Feeds

The Grundy NewBrain is 30

The revolutionary product that came too late

Internet Security Threat Report 2014

NewBrain released

Two models were offered: the £233 Model A and the £267 Model AD. The A had 32KB of Ram, a Zilog Z80A processor clocked at 4MHz, and proprietary printer, communications and twin tape ports, plus monitor and TV feeds. An expansion port on the back could take 64KB, 128KB, 256KB or 512KB Ram packs. The packs had pass-through connectors, allowing up to 2MB of memory to be added, way more than rivals machines could provide.

The AD also sported the well-remembered vacuum fluorescent 16-character, 14-segment display. It could also take the (optional) long-promised battery pack.

Newbury Labs/Grundy NewBrain

The Model AD came with a built-in 16-character displsy

Novelly, the NewBrain shipped with a Basic compiler to convert software into machine code in one go, rather than simply interpret programs line by line, as most other micros did back then.

Your Computer said of the machine at the time: "It could not be recommended to a beginner but could prove attractive to an experienced user who is prepared to explore some of the possibilities only hinted at in the manual.

"As a business machine, the NewBrain should do well: its highly adaptable operating system and large potential memory makes it suitable for applications which were hitherto only within the scope of machines several times as expensive."

Missing the market

So much promise and yet… it's the same old story. For instance, Grundy said the NewBrain would run CP/M - a version of the OS would be out by January 1983. It didn't appear for many more months. Users had problems with the cassette port. Promoted peripherals, such as floppy and hard drive controllers, expansion modules and a special multi-module housing, launched much later than announced, if they arrived at all.

Grundy NewBrain advert

Promoting the NewBrain

Yet the potential pulled in punters. Sales were slow initially, but picked up in the Christmas period, more so than Grundy was at first able to satisfy. As a result, the decision was made early in 1983 to ramp up production tenfold. But demand slumped, in part on the back of delays getting the promised peripherals out.

Basil Smith and Mike Wakefield, who had been working on the NewBrain since the very beginning, quit around this time. So closely were they associated with the machine - and so deep their knowledge of it - it would have been hard for their remaining colleagues to continue the project.

They wouldn't need to: Grundy pulled the plug later that year. Grundy Business Systems was closed down. It is thought some 50,000 NewBrains had been sold by that point. The remaining NewBrain stocks were sold to Dutch firm Tradecom, which installed them in schools in Holland. ®

The author would like to thank all those fellow enthusiasts for scanning and uploading so many adverts and manuals from the 1980s, without which this article would have been much less detailed.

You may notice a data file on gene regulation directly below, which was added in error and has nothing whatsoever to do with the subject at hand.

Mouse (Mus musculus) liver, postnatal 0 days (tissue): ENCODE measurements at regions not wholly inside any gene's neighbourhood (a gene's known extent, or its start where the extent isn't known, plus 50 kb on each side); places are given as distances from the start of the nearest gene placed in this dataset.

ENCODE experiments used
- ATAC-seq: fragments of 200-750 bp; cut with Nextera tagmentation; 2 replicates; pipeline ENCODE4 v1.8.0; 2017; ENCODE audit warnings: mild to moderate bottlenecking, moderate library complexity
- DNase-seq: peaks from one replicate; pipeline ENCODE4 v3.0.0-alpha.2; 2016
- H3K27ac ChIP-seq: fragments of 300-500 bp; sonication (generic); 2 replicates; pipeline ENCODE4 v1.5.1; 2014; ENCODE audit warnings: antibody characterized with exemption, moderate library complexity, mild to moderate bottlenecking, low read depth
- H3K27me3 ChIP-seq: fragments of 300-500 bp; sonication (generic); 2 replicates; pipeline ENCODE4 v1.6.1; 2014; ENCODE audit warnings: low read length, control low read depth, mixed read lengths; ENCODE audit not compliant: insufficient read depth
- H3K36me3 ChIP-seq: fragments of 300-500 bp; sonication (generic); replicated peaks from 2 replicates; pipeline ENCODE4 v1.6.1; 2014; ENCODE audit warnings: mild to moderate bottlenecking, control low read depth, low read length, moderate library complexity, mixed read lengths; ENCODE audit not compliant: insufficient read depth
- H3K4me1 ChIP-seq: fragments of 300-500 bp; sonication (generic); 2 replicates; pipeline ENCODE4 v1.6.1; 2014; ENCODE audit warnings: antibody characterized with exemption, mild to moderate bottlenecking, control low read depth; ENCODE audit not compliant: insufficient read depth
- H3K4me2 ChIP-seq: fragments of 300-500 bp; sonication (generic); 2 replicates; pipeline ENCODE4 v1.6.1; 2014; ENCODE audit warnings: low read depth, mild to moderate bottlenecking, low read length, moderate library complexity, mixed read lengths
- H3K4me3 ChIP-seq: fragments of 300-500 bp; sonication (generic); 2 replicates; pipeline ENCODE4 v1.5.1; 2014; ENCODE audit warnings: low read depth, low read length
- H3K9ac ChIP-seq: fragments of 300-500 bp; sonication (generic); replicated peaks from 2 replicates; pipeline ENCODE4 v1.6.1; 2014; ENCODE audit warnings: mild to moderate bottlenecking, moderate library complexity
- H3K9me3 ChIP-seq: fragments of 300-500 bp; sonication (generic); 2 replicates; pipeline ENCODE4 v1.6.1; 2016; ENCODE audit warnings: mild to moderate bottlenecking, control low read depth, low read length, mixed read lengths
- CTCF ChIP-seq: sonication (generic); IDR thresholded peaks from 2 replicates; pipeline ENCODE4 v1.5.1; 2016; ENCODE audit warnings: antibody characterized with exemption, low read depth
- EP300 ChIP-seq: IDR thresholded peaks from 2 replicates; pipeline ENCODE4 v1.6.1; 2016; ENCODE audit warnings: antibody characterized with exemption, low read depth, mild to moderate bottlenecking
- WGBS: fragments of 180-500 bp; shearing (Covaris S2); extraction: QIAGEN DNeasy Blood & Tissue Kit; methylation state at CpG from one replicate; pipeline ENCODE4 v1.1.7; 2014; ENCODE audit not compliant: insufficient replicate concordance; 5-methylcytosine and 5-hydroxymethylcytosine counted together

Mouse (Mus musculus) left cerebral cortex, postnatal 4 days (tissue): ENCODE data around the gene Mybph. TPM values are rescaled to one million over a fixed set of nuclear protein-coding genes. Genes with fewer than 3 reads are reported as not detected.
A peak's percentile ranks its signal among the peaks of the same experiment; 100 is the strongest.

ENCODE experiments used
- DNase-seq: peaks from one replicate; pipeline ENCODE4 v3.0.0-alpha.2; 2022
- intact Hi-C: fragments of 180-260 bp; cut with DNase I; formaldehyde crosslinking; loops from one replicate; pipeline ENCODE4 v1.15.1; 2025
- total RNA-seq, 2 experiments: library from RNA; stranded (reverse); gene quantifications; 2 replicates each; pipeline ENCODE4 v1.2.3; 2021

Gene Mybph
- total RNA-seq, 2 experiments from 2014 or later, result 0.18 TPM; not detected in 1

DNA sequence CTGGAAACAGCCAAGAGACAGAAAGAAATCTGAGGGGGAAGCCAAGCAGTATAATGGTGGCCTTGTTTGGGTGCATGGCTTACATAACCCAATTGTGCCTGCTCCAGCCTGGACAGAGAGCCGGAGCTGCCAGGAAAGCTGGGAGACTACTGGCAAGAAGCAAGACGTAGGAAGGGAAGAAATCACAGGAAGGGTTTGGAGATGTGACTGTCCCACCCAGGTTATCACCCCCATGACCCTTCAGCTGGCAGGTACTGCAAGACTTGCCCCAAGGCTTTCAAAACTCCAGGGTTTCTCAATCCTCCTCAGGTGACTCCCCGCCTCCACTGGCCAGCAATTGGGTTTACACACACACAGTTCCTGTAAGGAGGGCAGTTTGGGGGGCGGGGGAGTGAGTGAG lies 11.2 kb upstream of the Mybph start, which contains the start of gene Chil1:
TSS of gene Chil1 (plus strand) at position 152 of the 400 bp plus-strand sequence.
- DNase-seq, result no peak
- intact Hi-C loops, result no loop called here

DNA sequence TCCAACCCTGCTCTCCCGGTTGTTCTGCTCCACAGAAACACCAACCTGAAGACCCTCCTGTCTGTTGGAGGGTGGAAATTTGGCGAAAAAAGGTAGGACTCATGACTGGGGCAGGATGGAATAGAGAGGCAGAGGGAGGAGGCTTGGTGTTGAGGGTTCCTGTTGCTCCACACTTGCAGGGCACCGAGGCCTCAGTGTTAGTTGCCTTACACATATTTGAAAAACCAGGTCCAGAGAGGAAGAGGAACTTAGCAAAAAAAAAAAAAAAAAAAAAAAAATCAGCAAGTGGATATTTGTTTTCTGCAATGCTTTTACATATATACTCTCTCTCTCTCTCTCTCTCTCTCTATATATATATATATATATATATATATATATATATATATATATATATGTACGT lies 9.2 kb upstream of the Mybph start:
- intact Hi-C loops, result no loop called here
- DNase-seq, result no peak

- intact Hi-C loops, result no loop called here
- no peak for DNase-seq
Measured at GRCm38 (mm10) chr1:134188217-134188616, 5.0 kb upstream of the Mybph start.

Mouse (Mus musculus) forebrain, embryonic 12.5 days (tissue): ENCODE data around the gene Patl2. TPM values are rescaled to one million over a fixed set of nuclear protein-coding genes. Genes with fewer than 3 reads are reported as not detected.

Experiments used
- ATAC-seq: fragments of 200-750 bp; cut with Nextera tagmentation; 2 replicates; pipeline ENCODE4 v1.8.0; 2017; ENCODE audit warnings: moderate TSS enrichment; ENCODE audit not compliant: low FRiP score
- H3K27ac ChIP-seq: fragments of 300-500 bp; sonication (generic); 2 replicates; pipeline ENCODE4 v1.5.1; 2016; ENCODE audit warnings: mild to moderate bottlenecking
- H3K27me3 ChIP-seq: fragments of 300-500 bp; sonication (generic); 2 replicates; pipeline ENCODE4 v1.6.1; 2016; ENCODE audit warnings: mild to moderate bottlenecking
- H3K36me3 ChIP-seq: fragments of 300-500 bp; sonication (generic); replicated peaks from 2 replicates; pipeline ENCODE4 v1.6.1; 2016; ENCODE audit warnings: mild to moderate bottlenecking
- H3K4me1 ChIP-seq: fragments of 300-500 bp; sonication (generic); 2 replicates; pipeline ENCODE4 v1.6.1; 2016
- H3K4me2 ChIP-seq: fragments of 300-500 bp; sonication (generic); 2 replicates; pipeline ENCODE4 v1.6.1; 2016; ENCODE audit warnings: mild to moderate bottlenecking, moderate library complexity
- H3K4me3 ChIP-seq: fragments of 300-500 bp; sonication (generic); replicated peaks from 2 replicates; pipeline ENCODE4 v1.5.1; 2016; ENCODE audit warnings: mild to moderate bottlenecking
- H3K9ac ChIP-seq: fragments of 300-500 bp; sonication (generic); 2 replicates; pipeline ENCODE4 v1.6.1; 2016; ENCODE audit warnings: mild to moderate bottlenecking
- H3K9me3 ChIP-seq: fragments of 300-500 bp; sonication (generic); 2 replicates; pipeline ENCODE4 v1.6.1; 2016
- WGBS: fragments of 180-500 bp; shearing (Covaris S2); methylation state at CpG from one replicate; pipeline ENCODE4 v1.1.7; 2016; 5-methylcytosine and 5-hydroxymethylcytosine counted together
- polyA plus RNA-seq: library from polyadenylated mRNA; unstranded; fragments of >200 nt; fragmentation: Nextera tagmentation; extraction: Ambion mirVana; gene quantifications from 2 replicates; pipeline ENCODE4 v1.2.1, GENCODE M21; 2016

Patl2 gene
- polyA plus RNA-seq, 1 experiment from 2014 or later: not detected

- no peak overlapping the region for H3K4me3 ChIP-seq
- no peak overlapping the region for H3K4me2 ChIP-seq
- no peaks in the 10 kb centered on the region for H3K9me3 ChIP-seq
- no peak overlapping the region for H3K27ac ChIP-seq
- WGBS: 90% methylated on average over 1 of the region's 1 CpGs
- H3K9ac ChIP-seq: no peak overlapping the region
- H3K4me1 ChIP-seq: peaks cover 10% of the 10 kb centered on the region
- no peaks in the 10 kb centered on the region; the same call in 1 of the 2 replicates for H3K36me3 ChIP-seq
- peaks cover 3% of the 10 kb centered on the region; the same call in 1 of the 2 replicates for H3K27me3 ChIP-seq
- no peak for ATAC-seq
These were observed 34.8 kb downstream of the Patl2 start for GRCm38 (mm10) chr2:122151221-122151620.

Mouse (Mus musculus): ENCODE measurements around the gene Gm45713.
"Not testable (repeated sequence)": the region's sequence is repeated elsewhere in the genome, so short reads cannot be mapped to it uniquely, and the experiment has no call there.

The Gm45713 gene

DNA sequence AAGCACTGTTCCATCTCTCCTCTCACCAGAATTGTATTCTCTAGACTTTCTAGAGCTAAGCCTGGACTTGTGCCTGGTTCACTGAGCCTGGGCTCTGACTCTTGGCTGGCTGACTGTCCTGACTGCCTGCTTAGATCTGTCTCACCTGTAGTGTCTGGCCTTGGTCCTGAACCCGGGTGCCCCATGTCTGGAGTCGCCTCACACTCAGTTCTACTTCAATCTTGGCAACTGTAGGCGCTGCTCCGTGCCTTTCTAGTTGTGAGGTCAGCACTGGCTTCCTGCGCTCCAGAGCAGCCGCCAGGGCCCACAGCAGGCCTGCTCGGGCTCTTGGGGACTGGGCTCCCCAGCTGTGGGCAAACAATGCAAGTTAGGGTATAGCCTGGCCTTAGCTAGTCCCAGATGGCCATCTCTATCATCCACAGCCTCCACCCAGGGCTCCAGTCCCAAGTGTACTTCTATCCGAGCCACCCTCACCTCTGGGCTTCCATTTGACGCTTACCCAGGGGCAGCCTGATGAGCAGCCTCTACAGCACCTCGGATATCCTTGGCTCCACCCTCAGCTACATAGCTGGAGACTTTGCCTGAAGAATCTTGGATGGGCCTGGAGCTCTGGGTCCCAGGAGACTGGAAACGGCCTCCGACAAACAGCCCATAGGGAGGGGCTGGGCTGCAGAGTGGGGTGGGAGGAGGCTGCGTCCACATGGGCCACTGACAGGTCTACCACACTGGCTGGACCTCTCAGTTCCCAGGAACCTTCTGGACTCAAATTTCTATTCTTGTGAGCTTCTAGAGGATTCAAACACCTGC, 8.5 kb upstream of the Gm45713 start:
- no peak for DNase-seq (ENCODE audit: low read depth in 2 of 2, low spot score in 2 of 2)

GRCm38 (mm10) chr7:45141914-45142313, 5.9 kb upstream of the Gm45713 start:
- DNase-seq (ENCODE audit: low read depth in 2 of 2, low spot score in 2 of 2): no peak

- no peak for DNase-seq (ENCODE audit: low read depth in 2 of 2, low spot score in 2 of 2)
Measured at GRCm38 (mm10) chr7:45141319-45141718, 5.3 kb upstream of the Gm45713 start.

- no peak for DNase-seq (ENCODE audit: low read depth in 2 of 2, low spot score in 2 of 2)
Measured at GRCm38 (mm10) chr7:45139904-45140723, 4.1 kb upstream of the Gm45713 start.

Providing a secure and efficient Helpdesk

More from The Register

next story
Will.i.am gets CUFFED as he announces his new wristjob, the PULS
It's got four KILOWATTS of something, apparently
Don't wait for that big iPad, order a NEXUS 9 instead, industry little bird says
Google said to debut next big slab, Android L ahead of Apple event
Netscape Navigator - the browser that started it all - turns 20
It was 20 years ago today, Marc Andreeesen taught the band to play
A drone of one's own: Reg buyers' guide for UAV fanciers
Hardware: Check. Software: Huh? Licence: Licence...?
Jaguar Sportbrake: The chicken tikka masala of van-sized posh cars
Indian-owned Jag's latest offering curries favour with us
iPhone 6 shunned by fanbois in Apple's GREAT FAIL of CHINA
Just 100 Beijing fanbois queue to pick up new mobe
The Apple launch AS IT HAPPENED: Totally SERIOUS coverage, not for haters
Fandroids, Windows Phone fringe-oids – you wouldn't understand
Here's your chance to buy an ancient, working APPLE ONE
Warning: Likely to cost a lot even for a Mac
Is living with Dolby Atmos worth the faff?
Subtle, naturalistic ambiance – perfect for Transformers 4
prev story

Whitepapers

Forging a new future with identity relationship management
Learn about ForgeRock's next generation IRM platform and how it is designed to empower CEOS's and enterprises to engage with consumers.
Win a year’s supply of chocolate
There is no techie angle to this competition so we're not going to pretend there is, but everyone loves chocolate so who cares.
Why cloud backup?
Combining the latest advancements in disk-based backup with secure, integrated, cloud technologies offer organizations fast and assured recovery of their critical enterprise data.
High Performance for All
While HPC is not new, it has traditionally been seen as a specialist area – is it now geared up to meet more mainstream requirements?
Saudi Petroleum chooses Tegile storage solution
A storage solution that addresses company growth and performance for business-critical applications of caseware archive and search along with other key operational systems.